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Tax Resolution for 2014 – Be Proactive to Minimize Your Exposure to the New Net Investment Income Tax

| Lee C. Hodge Lee C. Hodge

The net investment income tax is a 3.8% federal tax that applies to certain taxpayers with passive income.  It is important that you understand how this new tax works so that you can take steps to minimize your exposure to it.

Overview

The federal net investment income tax ("NII Tax") is a new 3.8% tax that was implemented as part of the Patient Protection and Affordable Care Act (a/k/a "Obamacare") and became effective on January 1, 2013.  Despite the name "Unearned Income Medicare Contribution" given the NII Tax in Section 1411 of the Internal Revenue Code, the taxes collected pursuant to the NII Tax will go directly into the general tax fund to support the operations of the federal government.

The NII Tax is imposed on the lower of:

  • A taxpayer's modified adjusted gross income in excess of a set threshold ($200,000 for single filers and $250,000 for joint filers); or,
  • The taxpayer's "net investment income."

Net investment income is income derived from one of the following three categories:

  • Traditional portfolio income such as rents, royalties, interest, and dividends;
  • Income received from businesses in which the taxpayer does not materially participate; and,
  • Capital gains realized in connection with the disposition of either:
    • Traditional portfolio investments, or,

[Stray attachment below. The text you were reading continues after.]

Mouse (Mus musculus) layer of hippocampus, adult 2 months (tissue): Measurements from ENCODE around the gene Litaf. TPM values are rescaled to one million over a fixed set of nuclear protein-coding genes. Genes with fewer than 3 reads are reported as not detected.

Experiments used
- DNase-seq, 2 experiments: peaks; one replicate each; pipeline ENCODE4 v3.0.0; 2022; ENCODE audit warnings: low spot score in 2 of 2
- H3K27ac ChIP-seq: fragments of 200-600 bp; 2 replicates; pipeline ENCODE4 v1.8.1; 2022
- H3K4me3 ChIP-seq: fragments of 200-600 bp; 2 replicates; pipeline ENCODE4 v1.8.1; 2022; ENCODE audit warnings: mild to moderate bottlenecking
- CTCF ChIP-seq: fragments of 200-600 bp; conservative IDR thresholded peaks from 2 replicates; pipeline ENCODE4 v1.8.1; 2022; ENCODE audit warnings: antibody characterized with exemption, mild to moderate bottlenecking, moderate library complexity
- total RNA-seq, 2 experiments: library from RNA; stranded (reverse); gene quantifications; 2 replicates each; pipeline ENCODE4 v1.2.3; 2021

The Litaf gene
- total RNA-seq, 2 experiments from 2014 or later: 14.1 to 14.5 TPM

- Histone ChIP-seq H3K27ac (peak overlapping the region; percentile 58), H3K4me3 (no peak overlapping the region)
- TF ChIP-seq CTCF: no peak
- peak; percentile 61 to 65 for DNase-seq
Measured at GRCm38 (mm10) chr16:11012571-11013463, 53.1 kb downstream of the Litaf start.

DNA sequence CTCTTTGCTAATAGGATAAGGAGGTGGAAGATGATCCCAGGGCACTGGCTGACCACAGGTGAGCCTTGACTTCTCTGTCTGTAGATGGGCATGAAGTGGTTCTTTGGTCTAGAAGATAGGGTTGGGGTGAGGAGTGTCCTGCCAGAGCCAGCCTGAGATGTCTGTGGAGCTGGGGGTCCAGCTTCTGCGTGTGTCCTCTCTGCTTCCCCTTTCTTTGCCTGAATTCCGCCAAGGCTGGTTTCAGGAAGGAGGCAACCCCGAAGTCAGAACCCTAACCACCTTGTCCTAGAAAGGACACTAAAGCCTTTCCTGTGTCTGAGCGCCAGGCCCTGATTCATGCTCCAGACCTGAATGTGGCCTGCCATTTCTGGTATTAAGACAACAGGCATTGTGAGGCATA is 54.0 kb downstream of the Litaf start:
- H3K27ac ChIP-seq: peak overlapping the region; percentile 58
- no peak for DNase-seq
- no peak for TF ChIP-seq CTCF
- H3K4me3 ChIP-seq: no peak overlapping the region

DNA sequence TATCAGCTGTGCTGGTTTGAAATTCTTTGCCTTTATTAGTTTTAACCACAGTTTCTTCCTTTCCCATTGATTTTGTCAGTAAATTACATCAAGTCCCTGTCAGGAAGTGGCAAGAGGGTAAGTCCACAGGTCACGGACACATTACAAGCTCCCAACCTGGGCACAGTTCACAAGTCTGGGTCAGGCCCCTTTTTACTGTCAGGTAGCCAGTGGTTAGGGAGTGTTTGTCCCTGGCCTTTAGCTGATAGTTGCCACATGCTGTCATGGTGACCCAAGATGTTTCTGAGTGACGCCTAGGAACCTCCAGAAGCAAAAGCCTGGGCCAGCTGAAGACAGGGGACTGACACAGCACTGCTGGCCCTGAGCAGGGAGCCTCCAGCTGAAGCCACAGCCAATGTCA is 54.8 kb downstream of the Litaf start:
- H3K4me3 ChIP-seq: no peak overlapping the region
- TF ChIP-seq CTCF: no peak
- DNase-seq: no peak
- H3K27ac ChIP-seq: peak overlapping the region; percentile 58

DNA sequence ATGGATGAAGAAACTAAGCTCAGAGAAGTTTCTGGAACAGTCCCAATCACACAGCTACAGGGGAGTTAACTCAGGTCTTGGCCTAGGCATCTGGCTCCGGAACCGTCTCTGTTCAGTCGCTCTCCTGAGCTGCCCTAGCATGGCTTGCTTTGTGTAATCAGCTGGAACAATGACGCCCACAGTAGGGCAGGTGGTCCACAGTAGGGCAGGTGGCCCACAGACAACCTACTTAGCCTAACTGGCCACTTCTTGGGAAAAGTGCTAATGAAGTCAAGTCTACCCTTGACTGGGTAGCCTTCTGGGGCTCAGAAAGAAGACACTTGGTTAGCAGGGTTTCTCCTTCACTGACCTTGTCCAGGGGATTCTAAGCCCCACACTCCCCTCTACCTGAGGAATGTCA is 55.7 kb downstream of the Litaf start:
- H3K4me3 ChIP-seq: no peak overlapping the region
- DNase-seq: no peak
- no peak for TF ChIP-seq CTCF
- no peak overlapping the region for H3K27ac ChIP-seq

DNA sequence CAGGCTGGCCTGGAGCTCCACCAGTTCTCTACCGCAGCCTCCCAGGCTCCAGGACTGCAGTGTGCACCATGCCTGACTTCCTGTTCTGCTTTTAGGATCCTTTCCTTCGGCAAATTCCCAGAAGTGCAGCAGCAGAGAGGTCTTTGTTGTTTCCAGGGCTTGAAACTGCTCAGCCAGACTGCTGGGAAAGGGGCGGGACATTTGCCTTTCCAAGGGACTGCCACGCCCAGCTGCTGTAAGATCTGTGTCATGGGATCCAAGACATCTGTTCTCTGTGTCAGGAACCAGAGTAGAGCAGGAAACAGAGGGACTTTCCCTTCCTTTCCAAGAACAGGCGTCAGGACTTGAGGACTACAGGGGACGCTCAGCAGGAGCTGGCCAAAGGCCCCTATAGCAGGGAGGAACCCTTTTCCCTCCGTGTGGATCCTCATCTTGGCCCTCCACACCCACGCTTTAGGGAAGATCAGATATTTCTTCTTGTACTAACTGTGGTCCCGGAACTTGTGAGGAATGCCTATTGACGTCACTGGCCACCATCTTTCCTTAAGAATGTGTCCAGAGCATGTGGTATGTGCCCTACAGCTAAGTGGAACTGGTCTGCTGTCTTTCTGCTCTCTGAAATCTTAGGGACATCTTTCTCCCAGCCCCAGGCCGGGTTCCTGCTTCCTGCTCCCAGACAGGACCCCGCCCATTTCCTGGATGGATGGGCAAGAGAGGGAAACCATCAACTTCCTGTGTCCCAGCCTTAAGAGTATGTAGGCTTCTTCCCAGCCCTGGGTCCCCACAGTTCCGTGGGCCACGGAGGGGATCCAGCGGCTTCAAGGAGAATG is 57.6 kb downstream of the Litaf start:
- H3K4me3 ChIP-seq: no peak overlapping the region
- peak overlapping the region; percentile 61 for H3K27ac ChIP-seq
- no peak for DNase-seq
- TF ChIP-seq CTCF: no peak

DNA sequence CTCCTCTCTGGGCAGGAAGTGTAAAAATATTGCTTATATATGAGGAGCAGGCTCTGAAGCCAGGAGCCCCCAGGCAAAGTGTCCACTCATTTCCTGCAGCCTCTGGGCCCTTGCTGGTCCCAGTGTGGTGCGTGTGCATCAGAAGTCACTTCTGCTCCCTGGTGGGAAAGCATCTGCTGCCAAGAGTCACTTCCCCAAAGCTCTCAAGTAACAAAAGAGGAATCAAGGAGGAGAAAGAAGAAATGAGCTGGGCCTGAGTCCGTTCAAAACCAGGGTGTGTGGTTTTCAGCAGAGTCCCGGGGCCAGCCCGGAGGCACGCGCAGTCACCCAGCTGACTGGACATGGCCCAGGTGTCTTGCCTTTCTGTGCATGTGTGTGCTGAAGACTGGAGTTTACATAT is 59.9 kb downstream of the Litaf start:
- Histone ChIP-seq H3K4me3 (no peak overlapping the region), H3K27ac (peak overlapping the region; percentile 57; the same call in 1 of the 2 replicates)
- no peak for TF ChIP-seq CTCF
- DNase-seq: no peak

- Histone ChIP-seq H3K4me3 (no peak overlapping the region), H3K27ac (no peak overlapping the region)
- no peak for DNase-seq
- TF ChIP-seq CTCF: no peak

• A passive asset.

Fortunately, there are certain types of income that are not considered to be net investment income, including the following:

  • Earned income (i.e., wages and self-employment income);
  • Distributions from an IRA or a qualified retirement plan; and,
  • Income from a business in which the taxpayer materially participates.

For proof of how complex the NII Tax is, you only need to look at the 19 pages of instructions recently released by the IRS to explain how tax return preparers will use the one-page NII Tax reporting form.  Let's delve into the NII Tax so that you can better understand its application.

First Question – Do I Have Enough Modified Adjusted Gross Income To Be Subject To The NII Tax?

As described above, the NII Tax is imposed on the lower of:

  • A taxpayer's modified adjusted gross income in excess of a set threshold ($200,000 for single filers and $250,000 for joint filers); or,
  • The taxpayer's net investment income.

Consequently, if a single filer does not have modified adjusted gross income of more than $200,000, then the taxpayer will not be subject to the NII Tax during the subject tax year, regardless of how much net investment income the taxpayer has.  This same scenario applies to a taxpayer who files a joint tax return with his/her spouse if the spouses collectively have modified adjusted gross income of less than $250,000.

However, if a couple who files a joint return reported salary/wage income of $225,000 and net investment income of $30,000 during the subject tax year, then the couple would owe the NII Tax on $5,000, which is the lower of the couple's modified adjusted gross income in excess of the applicable threshold ($255,000 - $250,000 = $5,000) and the couple's net investment income ($30,000).